Was that a smile on his toothy snout, or was Reggie the reclusive reptile just humming "See You Later, Alligator," as he floated Monday across a Harbor City pond?
Stunned visitors at Lake Machado near the Harbor Freeway watched as Reggie resurfaced after an 18-month absence to spend 90 minutes leisurely gliding near a park observation deck.
"He looked back at us with a bewildered look in his eye," said eyewitness Mike Molina, an aide to Los Angeles City Councilwoman Janice Hahn.
The sighting caused a flurry of shoreline excitement as parks workers hurriedly began erecting safety fences and rangers were deployed to keep parkgoers safe from Reggie -- and vice versa.
Hahn hurried to the lake at dusk as a crowd gathered. By then, the alligator had once more slipped beneath the 40-acre lake's murky waters.
"He showed himself for a couple of hours. I don't think any of us thought he was dead. I guess we'll have to call the gator-wrangling teams back," Hahn said as she inspected photos taken Monday of Reggie by park maintenance worker Todd Wales.
Professional alligator hunters, including a self-proclaimed gator expert uprooted from the swamps of Louisiana by Hurricane Katrina, and a team from Gatorland in Florida, spent months in 2005 unsuccessfully searching for Reggie after the creature was allegedly dumped in the lake by owners who considered him too big to keep.
The hurricane refugee, Thomas "T-Bone" Quinn, had angered the Floridians by calling their use of a pontoon boat in the lake "retarded." Insulted, they piled ashore and headed for home, with Gatorland team leader Ted Williams sniffing: "I will not allow some swamp rat to walk into a situation and make comments.... I am not going to allow Gatorland to be referred to as 'retarded.' "
Less than a month later, Quinn proved that Reggie wasn't the only one on the lam: Quinn was arrested on a Louisiana probation violation charge.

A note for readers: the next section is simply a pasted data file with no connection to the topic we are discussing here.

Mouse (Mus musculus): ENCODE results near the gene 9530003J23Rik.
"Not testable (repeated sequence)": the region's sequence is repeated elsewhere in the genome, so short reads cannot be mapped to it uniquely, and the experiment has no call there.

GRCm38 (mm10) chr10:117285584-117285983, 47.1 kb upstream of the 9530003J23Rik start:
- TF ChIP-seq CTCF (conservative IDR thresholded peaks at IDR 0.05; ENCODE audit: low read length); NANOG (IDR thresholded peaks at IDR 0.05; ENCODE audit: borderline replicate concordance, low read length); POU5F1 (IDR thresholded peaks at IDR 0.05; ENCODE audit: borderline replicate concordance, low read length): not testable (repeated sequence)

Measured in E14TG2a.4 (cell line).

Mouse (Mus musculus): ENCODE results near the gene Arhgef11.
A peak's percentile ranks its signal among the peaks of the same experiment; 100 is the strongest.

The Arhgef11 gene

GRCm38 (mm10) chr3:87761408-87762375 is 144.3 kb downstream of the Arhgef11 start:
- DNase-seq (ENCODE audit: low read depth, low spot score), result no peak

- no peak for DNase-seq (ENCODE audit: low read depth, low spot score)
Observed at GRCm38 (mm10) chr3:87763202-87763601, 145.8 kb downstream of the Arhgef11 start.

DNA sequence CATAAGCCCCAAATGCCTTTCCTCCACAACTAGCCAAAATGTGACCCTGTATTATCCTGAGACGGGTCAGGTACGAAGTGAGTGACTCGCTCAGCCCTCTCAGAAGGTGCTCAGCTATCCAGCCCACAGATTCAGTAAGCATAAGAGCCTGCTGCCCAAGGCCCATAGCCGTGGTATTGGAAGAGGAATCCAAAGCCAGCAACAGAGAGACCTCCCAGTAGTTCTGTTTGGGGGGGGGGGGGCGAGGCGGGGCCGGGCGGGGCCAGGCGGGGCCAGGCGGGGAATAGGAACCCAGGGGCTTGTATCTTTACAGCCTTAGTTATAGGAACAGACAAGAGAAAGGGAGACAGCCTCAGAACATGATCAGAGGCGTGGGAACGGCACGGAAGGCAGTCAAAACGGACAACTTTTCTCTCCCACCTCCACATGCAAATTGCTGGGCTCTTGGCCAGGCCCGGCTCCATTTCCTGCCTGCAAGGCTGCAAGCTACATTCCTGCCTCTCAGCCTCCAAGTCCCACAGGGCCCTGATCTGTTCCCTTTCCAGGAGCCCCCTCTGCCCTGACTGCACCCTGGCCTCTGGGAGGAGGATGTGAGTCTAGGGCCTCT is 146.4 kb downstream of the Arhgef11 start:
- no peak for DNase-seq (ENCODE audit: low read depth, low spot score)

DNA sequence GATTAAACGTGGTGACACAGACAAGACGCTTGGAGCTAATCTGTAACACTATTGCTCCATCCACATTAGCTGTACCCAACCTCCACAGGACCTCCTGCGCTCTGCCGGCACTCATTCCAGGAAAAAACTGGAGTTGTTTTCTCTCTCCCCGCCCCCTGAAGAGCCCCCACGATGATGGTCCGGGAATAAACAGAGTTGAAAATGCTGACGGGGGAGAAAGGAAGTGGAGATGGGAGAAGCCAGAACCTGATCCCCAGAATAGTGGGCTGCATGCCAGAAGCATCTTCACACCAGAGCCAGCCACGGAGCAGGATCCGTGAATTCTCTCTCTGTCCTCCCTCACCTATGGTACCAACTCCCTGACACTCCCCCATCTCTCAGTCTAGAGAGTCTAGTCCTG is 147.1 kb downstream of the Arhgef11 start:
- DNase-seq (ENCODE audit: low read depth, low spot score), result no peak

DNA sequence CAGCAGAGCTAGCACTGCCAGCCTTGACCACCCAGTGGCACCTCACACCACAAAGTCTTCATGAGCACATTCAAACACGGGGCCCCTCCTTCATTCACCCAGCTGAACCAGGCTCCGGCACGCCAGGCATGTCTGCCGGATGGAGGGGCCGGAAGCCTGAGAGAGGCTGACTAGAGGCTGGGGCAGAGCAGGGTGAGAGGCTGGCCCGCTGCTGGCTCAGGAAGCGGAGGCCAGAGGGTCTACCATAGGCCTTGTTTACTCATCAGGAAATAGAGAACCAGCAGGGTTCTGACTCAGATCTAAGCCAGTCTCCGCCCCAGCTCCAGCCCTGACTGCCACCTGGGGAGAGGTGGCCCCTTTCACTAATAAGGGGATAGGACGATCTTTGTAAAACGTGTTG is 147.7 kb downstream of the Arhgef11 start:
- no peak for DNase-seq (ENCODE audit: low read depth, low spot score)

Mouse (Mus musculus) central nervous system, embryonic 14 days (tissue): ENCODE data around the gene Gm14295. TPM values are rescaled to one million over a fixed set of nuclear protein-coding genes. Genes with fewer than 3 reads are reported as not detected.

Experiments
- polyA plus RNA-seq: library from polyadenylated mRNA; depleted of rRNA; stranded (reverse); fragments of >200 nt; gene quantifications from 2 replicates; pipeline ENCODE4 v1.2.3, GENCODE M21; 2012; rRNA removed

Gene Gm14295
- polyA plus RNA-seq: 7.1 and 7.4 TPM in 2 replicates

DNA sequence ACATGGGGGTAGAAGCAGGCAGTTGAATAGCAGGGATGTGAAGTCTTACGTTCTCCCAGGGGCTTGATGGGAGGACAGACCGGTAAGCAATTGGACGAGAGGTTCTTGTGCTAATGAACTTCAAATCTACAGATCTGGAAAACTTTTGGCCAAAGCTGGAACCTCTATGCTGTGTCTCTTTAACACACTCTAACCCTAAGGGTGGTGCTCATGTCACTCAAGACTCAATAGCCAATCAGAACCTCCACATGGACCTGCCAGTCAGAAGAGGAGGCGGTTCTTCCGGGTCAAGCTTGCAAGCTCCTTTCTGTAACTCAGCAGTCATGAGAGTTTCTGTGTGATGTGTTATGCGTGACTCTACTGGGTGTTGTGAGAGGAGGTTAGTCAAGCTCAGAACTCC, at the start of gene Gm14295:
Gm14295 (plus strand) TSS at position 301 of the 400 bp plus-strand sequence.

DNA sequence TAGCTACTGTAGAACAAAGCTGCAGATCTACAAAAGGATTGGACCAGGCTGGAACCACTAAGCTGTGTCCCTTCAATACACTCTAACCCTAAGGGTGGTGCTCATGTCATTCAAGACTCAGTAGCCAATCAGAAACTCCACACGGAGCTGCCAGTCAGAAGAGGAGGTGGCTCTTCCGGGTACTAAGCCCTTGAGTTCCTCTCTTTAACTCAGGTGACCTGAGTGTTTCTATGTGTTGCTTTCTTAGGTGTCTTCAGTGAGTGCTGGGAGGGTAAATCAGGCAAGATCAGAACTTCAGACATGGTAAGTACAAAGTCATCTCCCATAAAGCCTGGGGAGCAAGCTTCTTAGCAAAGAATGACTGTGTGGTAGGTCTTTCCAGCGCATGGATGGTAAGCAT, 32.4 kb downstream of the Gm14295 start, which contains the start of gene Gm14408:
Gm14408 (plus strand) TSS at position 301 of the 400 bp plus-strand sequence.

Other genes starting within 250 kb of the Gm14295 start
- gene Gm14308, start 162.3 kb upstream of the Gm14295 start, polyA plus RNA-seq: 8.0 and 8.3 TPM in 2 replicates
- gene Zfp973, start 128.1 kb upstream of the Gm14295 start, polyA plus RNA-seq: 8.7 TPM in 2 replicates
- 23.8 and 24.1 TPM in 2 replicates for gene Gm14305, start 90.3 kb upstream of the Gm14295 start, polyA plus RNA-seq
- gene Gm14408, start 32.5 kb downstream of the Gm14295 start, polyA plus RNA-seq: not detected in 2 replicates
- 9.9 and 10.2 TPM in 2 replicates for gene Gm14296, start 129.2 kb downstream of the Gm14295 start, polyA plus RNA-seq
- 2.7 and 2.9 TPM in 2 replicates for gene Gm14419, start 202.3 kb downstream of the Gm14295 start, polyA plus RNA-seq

Hahn said she planned to call associates of the late "Crocodile Hunter" Steve Irwin, whom she said volunteered his team to search for Reggie. Irwin was killed by a stingray off Australia's Great Barrier Reef last September.
In the meantime, Hahn said, she is hoping to obtain restitution from two men who have been charged with dumping Reggie in the lake in mid-2005. Ex-Los Angeles police officer Todd Natow and a friend, Anthony Brewer, both from San Pedro, were arrested after an anonymous tip led investigators to the pair. Authorities said Reggie had grown too large for a backyard pool where he was being kept.
Brewer pleaded no contest to a state wildlife law violation and was sentenced to probation. Natow, with the LAPD from 1984 to 2001, has pleaded not guilty to misdemeanor charges tied to Reggie's possession and lake release.
"We've spent $180,000 at last count on public safety here because of Reggie," Hahn said.
Reggie's fans, meanwhile, were hoping that the reptile -- now grown to an estimated 7-foot length -- stays visible for a while this time around. Some point out that city officials quickly relocated a smaller alligator caught in September 2005 in a Harbor City drainage ditch to the Los Angeles Zoo.
"I could grab his tail and catch him," said 4-year-old Corien Yokley, visiting the lake late Monday with Harbor City family members.
Three-year-old Anthony David Reyes, also of Harbor City, was certain he'd spy Reggie. "I've seen him before. Right here," the boy bragged.
His father, automotive worker Marco Reyes, was certain Monday's gator was Reggie. "What are the chances of somebody dumping another alligator that size into this lake?" he asked.